When British politician Margaret Thatcher was first dubbed "the Iron Lady," it was meant to be an insult. A Soviet newspaper gave her the name three years before she became Prime Minister. The biographer John Campbell calls Thatcher a "feminist pioneer" who rose to global political power through her own ambition and determination. Campbell's portrait of Margaret Thatcher was the basis for the new biopic starring Meryl Streep, and Thursday he joins us for an unvarnished look at "The Iron Lady."

Tuesday, we're talking about a new American Experience documentary, Billy the Kid. His real name was Henry McCarty and he was just days from hanging when he made his last daring escape from jail. Billy was one of the nation's most notorious criminals and after he was shot a few weeks later by Sheriff Pat Garrett, he became one of the West's most enduring legends. Doug is joined by filmmaker John Maggio and historian Mark Lee Gardner to separate the fact from the myth of Billy the Kid.

Doug talks to Mitchell Zuckoff, author of the book Lost in Shangri-La. In 1945, a site seeing plane of American soldiers crashed in a remote, mysterious valley in Dutch New Guinea. The local tribe was rumored to be head-hunters and had never before been in contact with white people. But the three survivors were caught between the valley and the Japanese enemy. Zuckoff joins us to tell the story of the time they spent with the Dani tribesmen and the daring rescue that brought them home. (Rebroadcast)

Library of Congress

Labor icon Joe Hill was executed by firing squad for the murder of a Salt Lake grocer nearly a century ago. His controversial conviction rested largely on two pieces of evidence: the gunshot wound he sustained the night of the murder and the IWW membership card in his wallet. The writer Bill Adler has made new findings he says debunk the evidence against Hill. He'll join Doug on Thursday to talk about his book, The Man Who Never Died," and make the case for Hill's innocence. (Rebroadcast)

Image by Chuck Coker via Flickr,

Some of you may be expecting a visit from that jolly Santa Claus next weekend.(If you've been good that is.) But just who is this man that will magically slide down your chimney? His family tree goes back to the fourth century Bishop of Myra, Saint Nicholas, and with the passing generations, his story has changed to suit the times. Historian Gerry Bowler joins Doug for a biographical look at Santa Claus. (Rebroadcast)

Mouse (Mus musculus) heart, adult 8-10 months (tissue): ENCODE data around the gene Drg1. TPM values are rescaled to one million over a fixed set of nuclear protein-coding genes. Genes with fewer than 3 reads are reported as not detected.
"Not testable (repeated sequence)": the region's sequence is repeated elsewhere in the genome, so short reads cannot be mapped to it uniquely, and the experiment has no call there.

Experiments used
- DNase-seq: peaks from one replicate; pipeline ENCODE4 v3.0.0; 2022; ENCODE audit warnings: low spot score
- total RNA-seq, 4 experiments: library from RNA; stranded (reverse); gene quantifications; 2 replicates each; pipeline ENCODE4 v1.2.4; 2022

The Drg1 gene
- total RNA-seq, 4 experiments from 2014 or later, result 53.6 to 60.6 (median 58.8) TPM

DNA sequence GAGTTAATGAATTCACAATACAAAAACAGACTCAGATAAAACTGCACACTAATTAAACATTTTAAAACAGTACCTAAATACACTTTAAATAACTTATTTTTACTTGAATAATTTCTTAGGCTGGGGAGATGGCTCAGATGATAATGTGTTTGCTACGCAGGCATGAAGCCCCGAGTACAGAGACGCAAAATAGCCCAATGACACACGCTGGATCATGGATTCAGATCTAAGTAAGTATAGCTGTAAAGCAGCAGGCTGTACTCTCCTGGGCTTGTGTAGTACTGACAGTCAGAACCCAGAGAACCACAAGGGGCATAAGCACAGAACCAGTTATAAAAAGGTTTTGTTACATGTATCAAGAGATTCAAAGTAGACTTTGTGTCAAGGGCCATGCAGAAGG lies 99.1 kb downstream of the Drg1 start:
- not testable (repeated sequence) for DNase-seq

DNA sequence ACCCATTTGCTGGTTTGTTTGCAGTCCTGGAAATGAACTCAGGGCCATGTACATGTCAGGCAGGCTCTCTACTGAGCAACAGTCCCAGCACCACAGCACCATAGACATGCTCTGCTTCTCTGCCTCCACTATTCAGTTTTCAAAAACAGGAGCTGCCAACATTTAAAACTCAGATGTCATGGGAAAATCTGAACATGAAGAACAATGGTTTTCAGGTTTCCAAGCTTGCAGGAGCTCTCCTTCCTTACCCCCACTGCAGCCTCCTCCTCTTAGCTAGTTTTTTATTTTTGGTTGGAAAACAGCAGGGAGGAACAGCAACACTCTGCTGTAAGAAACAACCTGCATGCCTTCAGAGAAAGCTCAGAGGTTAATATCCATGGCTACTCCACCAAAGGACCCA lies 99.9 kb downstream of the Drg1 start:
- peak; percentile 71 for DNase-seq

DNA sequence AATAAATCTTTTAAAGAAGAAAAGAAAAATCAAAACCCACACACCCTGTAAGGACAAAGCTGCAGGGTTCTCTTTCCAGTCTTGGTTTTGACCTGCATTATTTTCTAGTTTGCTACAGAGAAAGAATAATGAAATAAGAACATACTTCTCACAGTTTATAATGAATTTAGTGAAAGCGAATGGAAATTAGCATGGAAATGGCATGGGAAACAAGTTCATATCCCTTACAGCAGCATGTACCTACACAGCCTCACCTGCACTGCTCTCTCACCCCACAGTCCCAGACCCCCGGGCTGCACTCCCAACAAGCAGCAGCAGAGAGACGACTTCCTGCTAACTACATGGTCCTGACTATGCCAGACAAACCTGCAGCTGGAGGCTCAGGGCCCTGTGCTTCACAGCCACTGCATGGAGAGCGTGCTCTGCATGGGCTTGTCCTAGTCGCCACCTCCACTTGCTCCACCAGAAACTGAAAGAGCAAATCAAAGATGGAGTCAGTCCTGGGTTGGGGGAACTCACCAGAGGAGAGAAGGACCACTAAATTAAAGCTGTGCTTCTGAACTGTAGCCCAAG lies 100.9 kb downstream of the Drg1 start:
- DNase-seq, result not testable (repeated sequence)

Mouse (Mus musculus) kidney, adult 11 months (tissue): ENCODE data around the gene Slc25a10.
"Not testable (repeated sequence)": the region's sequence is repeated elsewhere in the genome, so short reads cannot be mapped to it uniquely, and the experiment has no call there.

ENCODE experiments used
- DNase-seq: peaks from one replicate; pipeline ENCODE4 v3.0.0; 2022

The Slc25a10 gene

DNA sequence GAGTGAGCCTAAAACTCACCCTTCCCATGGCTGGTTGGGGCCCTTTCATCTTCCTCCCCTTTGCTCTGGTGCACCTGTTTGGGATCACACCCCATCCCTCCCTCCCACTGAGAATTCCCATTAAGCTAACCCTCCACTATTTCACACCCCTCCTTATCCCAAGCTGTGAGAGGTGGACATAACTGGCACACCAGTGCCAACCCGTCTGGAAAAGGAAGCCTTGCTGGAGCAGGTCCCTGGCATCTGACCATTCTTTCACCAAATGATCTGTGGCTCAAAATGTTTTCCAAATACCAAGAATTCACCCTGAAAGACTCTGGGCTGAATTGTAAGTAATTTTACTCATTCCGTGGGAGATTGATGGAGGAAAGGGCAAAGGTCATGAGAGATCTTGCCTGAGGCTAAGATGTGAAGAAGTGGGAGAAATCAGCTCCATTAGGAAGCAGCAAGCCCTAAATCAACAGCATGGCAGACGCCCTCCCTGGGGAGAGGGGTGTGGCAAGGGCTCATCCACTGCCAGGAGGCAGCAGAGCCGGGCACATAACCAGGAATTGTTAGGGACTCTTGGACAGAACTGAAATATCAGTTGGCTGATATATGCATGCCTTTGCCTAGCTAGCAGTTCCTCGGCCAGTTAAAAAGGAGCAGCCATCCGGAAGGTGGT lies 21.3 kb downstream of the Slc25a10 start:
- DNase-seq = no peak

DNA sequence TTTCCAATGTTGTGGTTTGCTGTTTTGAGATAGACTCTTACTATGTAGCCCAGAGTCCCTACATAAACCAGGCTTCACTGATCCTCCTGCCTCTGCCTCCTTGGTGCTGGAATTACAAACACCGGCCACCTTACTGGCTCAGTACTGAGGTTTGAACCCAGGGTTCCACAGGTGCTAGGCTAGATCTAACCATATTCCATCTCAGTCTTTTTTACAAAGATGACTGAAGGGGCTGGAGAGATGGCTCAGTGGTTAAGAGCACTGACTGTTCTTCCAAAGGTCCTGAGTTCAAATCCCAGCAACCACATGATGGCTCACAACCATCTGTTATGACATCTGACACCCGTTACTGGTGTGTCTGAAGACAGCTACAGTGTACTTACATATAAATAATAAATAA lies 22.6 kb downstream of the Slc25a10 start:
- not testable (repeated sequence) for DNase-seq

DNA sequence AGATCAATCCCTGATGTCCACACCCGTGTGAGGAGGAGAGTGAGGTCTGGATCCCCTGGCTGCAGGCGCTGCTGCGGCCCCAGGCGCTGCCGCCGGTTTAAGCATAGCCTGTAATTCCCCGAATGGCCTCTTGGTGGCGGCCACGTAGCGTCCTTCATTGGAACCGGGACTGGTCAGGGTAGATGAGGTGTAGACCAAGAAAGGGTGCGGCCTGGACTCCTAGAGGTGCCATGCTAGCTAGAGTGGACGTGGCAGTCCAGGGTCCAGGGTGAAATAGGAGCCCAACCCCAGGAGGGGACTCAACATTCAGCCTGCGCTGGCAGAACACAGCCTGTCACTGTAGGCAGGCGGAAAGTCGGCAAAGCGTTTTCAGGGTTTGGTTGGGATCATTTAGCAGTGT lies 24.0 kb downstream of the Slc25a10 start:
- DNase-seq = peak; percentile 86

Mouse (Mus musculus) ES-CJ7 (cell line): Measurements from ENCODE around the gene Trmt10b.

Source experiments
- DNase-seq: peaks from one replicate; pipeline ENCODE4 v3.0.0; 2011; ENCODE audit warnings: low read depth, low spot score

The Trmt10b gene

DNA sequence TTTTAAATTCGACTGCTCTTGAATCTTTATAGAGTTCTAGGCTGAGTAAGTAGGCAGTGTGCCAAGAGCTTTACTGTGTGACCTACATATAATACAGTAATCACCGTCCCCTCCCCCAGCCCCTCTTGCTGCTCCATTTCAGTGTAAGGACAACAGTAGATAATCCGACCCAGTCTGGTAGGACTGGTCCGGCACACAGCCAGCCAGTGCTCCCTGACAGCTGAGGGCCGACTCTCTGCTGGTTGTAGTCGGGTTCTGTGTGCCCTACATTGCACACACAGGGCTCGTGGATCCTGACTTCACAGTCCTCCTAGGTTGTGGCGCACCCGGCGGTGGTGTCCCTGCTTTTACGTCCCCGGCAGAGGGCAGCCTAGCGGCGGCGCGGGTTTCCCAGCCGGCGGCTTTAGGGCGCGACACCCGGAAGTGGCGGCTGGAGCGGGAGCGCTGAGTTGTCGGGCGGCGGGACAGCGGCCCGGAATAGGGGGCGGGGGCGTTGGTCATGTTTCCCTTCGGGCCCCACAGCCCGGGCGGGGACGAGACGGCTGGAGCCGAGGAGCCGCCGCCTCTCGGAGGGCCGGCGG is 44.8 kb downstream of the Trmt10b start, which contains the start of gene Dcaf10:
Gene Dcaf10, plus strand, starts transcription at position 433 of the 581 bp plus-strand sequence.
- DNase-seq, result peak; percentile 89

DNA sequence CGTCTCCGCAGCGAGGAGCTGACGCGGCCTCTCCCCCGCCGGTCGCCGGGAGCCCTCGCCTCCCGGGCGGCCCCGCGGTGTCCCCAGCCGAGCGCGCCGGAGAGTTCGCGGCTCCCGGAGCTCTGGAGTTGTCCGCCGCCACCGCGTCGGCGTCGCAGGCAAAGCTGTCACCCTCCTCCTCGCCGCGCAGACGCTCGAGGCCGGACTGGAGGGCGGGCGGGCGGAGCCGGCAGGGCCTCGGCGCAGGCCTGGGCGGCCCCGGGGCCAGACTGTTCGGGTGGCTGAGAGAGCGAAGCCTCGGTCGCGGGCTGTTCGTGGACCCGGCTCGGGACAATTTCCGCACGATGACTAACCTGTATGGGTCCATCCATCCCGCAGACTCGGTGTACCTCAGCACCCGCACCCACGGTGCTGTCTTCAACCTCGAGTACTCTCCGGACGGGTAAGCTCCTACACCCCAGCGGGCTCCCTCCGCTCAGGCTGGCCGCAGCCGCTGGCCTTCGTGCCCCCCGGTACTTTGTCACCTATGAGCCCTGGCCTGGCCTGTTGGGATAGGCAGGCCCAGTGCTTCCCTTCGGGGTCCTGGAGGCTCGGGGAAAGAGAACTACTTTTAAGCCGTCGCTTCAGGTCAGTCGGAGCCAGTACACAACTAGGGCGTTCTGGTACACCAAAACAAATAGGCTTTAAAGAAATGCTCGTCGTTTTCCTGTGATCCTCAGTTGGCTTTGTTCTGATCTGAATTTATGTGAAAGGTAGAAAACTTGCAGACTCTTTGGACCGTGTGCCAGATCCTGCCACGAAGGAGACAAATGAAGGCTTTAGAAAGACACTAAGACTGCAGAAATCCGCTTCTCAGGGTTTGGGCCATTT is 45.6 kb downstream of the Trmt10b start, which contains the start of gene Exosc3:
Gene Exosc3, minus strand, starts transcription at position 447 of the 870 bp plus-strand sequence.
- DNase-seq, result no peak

Alain Klein/NPR

Robert Krulwich began his radio career as a boy in the tub. His pseudonym was Don Roberto and his fist was the microphone. He grew up to be one of the most inventive and compelling reporters in radio. Whether he's explaining interest rates through opera, parsing Reaganomics with the help of "lab mice" or using video to illustrate how viruses work, Krulwich makes understanding complicated subjects fun and easy. Doug will talk with him on Thursday about his career and what makes good radio tick. 

A canine orphan of World War I, Rin Tin Tin was rescued from a bombed-out French battlefield and went on to become one of the most renowned names of 20th century entertainment. In her new book, writer Susan Orlean documents the life and legend of the famous German shepherd, his descendants and their owners, tracing in the process the rise of dogs in American life and exploring the bond between humans and animals. Orlean will talk with Doug on Thursday about Rin Tin Tin: The Life and the Legend.

For 10 years, writers Gregory White Smith, Steven Naifeh and a team of researchers delved deeply into the life of Vincent van Gogh. They read the books he read in his day, dissected his numerous letters and scoured every text and record they could find on him. Their new biography of the fabled artist lays bare van Gogh's deeply troubled, fanatic and passionate soul, and it offers a revisionist history of his death. Gregory White Smith joins Doug on Thursday to talk about Van Gogh: The Life.

Andrew Tilin, a journalist and amateur cyclist, wanted to write a story about a regular guy taking performance enhancing drugs. He was unable to find a citizen doper willing to come clean, so decided to become his story's subject. In his new book, Tilin details, with startling honesty, his amped-up and guilt-ridden year taking testosterone, competing in races and breaking USA Cycling rules. Doug talks with Tilin on Tuesday about the highs and lows of taking roids in pursuit of youthful vigor.

Friday, a conversation about Roald Dahl with his biographer and friend Donald Sturrock. Dahl is of course the creator of the children's classics "Charlie and the Chocolate Factory" and "James and the Giant Peach," and his own life was as funny, dark and fascinating as the fictional worlds he created. We'll talk about his story and about his evolution as a storyteller. (Rebroadcast)